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LGE 2016 – not much for the left to celebrate

The left and the elections

Following the 2016 local government elections, it is not just the ruling ANC that is licking its wounds, but the left has very little to celebrate outside of the consolidation of the Economic Freedom Fighters as the third biggest party in the country. Even so, its increased share of the vote from the 2014 national elections where it obtained just over 6% to its current performance of 8,2 % is a lot less than what was expected – not least by the EFF itself. Parties supporting neoliberal or free market policies secured at least a combined 85% of the vote, even if those voting for the ANC, DA and IFP are not aware of their parties’ neoliberal orientation. Parties with socialist programmes such as the Bolshevik Party of South Africa, African People’s Socialist Party, Socialist Party of Azania, etc. and the various affiliates of the NUMSA supported United Front obtained less than 20,000 votes! Including AZAPO, the PAC  and their various offshoots does not bring the combined tally much beyond 80,000 votes.

Further decline for Zuma’s ANC

The big story of the elections, however, is the relatively poor performance of the ANC Alliance. Normally the elections should have taken place in April or May of this year. They were postponed until August. The poor showing of the ANC would probably have been even worse had the elections taken place in the midst of the corruption and constitutional controversies that raged around the Zuma presidency earlier in the year.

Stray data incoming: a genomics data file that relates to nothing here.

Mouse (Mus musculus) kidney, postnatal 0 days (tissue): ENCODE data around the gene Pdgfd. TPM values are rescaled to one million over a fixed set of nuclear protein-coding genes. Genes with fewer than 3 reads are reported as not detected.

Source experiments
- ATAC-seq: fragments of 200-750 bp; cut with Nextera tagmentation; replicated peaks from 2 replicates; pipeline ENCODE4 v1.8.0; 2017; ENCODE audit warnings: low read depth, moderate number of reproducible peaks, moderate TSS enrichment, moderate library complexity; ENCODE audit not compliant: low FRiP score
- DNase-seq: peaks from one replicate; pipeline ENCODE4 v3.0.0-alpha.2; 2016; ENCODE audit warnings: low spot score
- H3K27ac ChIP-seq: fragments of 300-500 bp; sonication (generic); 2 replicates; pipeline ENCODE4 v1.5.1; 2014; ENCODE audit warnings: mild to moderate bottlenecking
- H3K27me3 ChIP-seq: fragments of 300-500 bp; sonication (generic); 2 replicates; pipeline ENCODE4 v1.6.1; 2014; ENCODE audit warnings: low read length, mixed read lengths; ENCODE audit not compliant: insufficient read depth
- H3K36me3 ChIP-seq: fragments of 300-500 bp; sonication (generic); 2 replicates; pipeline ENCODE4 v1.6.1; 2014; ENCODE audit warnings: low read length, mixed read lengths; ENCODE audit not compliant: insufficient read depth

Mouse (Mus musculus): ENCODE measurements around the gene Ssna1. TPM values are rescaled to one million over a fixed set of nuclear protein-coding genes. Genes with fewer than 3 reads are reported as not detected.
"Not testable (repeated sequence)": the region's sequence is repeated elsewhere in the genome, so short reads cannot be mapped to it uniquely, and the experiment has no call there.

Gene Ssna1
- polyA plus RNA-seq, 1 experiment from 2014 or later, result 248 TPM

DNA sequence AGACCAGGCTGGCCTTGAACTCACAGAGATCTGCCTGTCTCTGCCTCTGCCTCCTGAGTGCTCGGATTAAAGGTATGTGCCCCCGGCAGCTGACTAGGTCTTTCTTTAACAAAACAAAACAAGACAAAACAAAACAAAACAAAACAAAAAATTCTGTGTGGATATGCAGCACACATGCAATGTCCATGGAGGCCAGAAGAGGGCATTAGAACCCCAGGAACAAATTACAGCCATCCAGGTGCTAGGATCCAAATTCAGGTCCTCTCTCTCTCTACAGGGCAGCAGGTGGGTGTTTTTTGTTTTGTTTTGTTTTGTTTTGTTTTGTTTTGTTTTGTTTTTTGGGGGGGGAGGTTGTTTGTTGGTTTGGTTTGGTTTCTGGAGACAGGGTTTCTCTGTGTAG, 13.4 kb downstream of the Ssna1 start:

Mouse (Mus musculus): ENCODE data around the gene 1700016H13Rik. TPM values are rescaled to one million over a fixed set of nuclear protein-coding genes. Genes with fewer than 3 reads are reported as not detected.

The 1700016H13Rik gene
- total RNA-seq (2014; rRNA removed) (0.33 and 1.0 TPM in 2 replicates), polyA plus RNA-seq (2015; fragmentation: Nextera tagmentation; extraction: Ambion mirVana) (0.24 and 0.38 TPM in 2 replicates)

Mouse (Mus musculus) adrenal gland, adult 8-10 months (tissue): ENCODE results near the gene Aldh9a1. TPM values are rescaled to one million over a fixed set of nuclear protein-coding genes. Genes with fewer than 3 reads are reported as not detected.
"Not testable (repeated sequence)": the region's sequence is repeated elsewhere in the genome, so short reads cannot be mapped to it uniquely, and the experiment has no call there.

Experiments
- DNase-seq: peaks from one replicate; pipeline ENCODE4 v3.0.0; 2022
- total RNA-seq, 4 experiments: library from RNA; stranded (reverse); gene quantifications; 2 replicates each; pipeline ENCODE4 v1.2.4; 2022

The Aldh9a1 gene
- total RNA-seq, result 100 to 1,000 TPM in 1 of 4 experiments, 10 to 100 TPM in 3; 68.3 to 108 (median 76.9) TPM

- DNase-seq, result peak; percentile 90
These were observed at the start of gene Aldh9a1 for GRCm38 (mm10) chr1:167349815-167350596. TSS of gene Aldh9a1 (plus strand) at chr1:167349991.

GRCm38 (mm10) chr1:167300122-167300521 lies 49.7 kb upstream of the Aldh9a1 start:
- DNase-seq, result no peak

These local government elections should lead to some serious soul searching by the ANC leadership in light of their worst electoral showing since 1994 and in light of a campaign costing more than R1 billion. The ANC obtained only 54% of the vote compared with 63% in the 2011 local government elections and over 66% in the 2006. The ANC has lost ground in several of the big metros including Nelson Mandela Bay and Tshwane where the neoliberal DA will likely take over their running. According to the former Governor of the Reserve Bank, Tito Mboweni the ANC stands to lose about 85% of the municipal budget. Its support has fallen below 50% in several big metros, including Johannesburg and Ekurhuleni. This is not a small issue for a party that has long existed on its capacity to dispense patronage and largesse.

It is clear that for the ANC the election results will have significant ramifications and widen tensions within the organisation. ANC Secretary General, Gwede Mantashe warned early this year that, should its support plunge below 60%, it would mark a “psychological and political turning point”. That turning point has now arrived, and, with the 2017 ANC Conference rushing forward, the blame game will drive wedges between the top leaders at all levels of the party. It is likely that the Zuma leadership will not allow a wide ranging assessment and introspection, lest it strengthens the reverberating calls for him to go. However, such an introspection will be necessary if the ANC stands any chance of renewing itself and restoring its legitimacy and former hegemony.

In the coming weeks, we will have to interrogate the statistical details to uncover the devil. However, it is already necessary to caution those commentators that are writing the obituary of the ANC and the end of its dominance of electoral politics. This is premature. What is already clear from our cursory analysis that even though the 2016 elections confirm the trend of declining ANC support, this time round its poor showing is less a result of its supporters deserting it for an alternative but rather just not coming out to vote. Amongst ANC supporters there is deep disillusionment. This contrasts with the DA’s better showing which was as a result of their greater ability to bring out their supporters to vote and to some extent breaking into new areas. However, our initial analysis of the vote indicates that the DA’s growth in so-called African townships is still quite modest.

The DA makes significant advances